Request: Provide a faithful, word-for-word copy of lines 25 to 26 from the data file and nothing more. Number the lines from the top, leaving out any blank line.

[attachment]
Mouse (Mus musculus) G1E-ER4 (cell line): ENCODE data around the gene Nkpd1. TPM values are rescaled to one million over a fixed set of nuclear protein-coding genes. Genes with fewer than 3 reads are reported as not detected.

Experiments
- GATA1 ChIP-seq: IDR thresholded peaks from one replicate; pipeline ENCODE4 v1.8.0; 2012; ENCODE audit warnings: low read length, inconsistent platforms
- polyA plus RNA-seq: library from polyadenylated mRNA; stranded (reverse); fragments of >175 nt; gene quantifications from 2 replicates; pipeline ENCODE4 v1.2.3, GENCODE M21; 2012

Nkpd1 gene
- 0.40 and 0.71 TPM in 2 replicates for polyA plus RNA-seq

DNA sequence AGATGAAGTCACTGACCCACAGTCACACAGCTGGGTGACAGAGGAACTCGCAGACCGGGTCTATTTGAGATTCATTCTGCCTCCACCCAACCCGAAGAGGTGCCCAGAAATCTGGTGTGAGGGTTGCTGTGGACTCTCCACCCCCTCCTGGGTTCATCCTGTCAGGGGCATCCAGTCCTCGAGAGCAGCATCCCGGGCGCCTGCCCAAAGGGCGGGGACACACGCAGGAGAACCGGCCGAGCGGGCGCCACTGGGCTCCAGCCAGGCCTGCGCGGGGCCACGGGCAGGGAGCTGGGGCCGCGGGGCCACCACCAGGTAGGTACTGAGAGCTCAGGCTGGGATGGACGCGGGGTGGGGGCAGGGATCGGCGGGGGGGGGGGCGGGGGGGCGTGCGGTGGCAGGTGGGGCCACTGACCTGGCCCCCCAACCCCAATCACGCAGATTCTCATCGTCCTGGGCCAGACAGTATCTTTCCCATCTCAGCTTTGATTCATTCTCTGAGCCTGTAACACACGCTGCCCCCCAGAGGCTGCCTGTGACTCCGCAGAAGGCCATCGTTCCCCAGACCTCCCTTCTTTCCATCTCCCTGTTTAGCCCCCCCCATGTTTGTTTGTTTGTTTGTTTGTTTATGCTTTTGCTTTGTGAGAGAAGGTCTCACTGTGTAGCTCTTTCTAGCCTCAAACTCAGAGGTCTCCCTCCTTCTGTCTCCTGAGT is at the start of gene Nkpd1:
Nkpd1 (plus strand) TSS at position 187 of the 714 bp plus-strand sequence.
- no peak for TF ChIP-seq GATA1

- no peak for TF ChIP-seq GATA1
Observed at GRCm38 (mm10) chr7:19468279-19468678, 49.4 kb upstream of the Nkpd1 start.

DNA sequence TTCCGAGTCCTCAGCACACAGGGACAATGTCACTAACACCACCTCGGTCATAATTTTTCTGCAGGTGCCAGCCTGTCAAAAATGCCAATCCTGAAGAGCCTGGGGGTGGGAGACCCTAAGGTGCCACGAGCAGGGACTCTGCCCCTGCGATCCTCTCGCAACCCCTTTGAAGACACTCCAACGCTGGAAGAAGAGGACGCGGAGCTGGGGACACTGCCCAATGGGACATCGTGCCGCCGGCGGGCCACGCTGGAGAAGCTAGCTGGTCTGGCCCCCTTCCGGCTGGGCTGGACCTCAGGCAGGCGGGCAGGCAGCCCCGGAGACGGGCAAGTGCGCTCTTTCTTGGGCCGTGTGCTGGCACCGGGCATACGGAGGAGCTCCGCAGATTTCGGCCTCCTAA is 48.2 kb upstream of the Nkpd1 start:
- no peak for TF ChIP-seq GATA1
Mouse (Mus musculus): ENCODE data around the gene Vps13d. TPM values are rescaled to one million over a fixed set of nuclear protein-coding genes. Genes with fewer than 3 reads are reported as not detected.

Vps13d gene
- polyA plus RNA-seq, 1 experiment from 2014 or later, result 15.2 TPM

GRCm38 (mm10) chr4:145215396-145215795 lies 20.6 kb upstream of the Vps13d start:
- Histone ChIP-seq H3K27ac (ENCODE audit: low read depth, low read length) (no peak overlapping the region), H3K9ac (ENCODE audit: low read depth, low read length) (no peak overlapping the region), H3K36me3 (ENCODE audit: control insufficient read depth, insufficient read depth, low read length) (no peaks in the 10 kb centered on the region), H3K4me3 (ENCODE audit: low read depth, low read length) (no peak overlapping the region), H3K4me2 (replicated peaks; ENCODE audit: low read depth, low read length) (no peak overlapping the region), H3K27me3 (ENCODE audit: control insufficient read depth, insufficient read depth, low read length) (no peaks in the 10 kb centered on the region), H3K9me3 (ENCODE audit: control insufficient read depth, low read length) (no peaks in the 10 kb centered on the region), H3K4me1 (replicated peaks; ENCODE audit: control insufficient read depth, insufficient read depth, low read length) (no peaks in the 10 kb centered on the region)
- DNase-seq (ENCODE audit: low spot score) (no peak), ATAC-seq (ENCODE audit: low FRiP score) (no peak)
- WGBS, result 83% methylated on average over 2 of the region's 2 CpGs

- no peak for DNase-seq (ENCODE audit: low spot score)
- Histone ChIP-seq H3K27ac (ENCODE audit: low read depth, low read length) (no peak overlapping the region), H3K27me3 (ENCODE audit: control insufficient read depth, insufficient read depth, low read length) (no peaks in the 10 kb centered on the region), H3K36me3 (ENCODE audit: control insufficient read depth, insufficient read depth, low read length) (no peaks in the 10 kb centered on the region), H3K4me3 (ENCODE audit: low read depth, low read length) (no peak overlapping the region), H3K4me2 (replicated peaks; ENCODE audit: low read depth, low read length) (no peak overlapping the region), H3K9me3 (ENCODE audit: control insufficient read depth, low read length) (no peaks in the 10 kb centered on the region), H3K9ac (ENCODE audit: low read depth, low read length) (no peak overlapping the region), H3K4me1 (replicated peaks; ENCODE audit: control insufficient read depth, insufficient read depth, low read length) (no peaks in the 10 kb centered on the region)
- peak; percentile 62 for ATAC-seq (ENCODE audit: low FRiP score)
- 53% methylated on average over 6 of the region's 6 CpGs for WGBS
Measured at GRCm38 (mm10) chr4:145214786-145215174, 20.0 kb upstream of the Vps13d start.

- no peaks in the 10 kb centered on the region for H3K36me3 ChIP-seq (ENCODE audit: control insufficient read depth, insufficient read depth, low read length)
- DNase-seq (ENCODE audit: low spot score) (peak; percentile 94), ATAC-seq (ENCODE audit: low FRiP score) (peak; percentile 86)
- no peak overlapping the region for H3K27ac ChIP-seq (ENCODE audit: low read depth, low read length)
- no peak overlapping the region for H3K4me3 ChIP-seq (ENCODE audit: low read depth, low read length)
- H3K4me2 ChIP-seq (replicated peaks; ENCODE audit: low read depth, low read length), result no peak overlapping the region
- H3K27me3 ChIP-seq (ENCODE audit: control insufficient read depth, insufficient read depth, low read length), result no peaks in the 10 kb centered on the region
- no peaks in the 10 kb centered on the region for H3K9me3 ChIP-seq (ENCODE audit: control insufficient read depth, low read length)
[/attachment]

Measured at GRCm38 (mm10) chr4:145214786-145215174, 20.0 kb upstream of the Vps13d start.

- no peaks in the 10 kb centered on the region for H3K36me3 ChIP-seq (ENCODE audit: control insufficient read depth, insufficient read depth, low read length)